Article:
By Bodour Al Qasimi, president of the International Publishers Association
The Arabic word for literature is adab.
The word originally referred to an individual’s good manners, elegance, respect and courtesy. The word adab later evolved to encompass literature, poetry, history, oratory skills and philology.
‘Al Adeeb,’ or a man of literature, was revered in medieval Arab society and so enjoyed a privileged life because his words mattered. In this period, poetry and rhetoric were used to celebrate a tribe’s accomplishments and assert power against its enemies. Words were, indeed, mightier than the sword.
Today, words still matter. The world is in a fragile state, with everything from a seemingly endless global pandemic to wars and conflicts, from climate change challenges to social injustice as well as deepening racial and ideological divisions. We desperately need words to caress our souls and help us heal.
Words, literature and stories are now our refuge, our teachers and our creative space. We have a choice: our words can either have the power to build bridges and understanding between people, or they can deepen prejudice and destroy hope for a peaceful co-existence. As the saying goes, words can be ‘bullets or seeds.’ Writers and poets now have a moral responsibility to plant seeds for a more compassionate world.
If words and language are power, then having no voice makes you powerless. Those who are silenced or overlooked become marginalised, an afterthought, a negligible dot on the vast canvas of life. Writers, poets and creatives must therefore be the conscience of society and have the responsibility to speak their truth, share their stories and help them realise their hopes and dreams.
Publishers have a vital role to play, too. Through the books they decide to publish, publishers can be a force for peace by uniting people in times of conflict, celebrating communities’ diversity and building greater understanding and appreciation of cultural differences.
My understanding and appreciation of the powerful role books play in building bridges have been strengthened during my current role as president of the International Publishers Association. From Argentina to Georgia, from Cairo to Nairobi, and from London to Amman, I have engaged with publishers from different markets. Over the past two years, since the onset of Covid-19, the publishing world has had serious challenges to contend with. However, there is still incredible energy and passion running through the industry, igniting our desire to continue publishing stories, empowering voices and readers and, in doing so, building bridges.
For the first time in human history, modern technology enables us to engage with the daily lives of others around the globe. Yet, although we are closer to each other virtually, we are at the same time at risk of losing sight of our shared humanity and inherent interconnectedness. We need to be mindful of this, as we all have a role to play. Sekka Magazinedoes so by telling stories in authentic voices, uncovering talent and sharing Arab culture with the rest of the world … with adab!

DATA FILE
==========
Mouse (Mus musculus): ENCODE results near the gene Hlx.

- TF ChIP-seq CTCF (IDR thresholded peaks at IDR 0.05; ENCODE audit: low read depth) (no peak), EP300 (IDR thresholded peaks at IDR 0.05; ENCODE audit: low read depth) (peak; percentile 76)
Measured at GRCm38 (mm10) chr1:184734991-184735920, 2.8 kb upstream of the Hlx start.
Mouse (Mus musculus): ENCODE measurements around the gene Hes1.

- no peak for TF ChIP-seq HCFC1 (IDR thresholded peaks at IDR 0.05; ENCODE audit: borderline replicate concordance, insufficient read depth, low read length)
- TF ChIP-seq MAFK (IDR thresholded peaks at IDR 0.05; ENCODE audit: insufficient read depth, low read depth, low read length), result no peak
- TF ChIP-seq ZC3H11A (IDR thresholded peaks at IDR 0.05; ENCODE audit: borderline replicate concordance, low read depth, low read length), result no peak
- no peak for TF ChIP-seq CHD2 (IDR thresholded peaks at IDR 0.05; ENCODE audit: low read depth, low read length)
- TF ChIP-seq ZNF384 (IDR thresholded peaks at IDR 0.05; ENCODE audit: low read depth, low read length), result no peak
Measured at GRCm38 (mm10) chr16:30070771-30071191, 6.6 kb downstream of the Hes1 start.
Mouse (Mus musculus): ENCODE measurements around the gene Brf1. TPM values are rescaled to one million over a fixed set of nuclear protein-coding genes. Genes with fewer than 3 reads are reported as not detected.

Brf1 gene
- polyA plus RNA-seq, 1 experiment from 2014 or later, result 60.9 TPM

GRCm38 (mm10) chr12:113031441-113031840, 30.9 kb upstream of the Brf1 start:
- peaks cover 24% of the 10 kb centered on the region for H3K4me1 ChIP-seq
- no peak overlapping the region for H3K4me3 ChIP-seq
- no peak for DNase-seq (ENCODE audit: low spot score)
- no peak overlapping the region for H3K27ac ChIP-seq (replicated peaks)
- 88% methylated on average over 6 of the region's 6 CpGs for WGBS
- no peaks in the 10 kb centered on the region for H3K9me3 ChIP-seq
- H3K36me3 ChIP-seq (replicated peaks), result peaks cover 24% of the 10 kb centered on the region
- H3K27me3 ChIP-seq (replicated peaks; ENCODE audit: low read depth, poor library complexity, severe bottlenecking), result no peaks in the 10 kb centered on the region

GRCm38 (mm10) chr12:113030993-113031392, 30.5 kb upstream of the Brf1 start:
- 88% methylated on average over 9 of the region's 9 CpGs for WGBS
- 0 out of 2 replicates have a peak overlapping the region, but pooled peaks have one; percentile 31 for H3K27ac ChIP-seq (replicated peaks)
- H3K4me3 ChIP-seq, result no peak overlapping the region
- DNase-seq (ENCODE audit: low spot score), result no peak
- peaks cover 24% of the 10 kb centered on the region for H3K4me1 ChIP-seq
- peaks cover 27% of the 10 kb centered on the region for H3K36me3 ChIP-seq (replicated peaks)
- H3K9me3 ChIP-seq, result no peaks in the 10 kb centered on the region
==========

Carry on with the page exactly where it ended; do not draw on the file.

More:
In this new issue, Sekka plays a constructive role in showcasing Arab culture by sharing the stories and poetry of Jokha Alharthi, Marilyn Booth, Bushra Khalfan and Huda Hamed as well as many other shining lights. It also includes feature interviews with some of my favourite writers from around the world, including Bothayna Al Essa, Hoda Barakat andAbdulrazak Gurnah. I have always found these writers so fascinating, as they give me a glimpse into another world and other cultures. Even if their characters’ day-to-day lives may differ from my own, the stories have a transcendent quality that speaks to me as a reader and always resonates with me as a human being.
Now is the moment for Arab culture to be given a platform, not just for new writers but also for rediscovering our legends and ancient writings. There is much talent waiting to be uncovered across the Arab world. I am excited to discover the winning submissions from Sekka’s annual literary prize in this issue. Initiatives such as these encourage new writers, which is vitally important if we are to ensure creativity continues to flourish.
Under the leadership of His Highness Sheikh Dr. Sultan bin Muhammad Al Qasimi, member of the Supreme Council of the United Arab Emirates and the Ruler of Sharjah, my home of Sharjah has become central to this mission in supporting Arab culture, with its aim to create a dialogue and an understanding with others through books, art, and literature. There is an excerpt from one of His Highness’s speeches delivered in 1995 in this edition, where he calls for the necessity of Arab cultural development so we can be ready to participate in the global cultural civilisation. His guidance and consistency are helping us to build more cultural bridges and enrich our human experience.
I would like to see the same in every language and culture from around the world – showcasing talent, telling stories and expressing joy and pain. Think how many wonderful stories are out there, as yet untold.
Books, words and literature can spread messages of love and peace throughout the world, so I hope that different cultures approach their differences with the original sense of adab in mind by using elegant words and language to convey respect, gentleness, humility and humanity. We can only hope to resolve humanity’s current challenges with more understanding, education, respectfulness and bridges.
I hope you enjoy this edition of Sekka Magazine—its philosophy chimes with my own, and I am honoured to be a part of this edition.
To read The Power of Words Issue in its entirety, click here.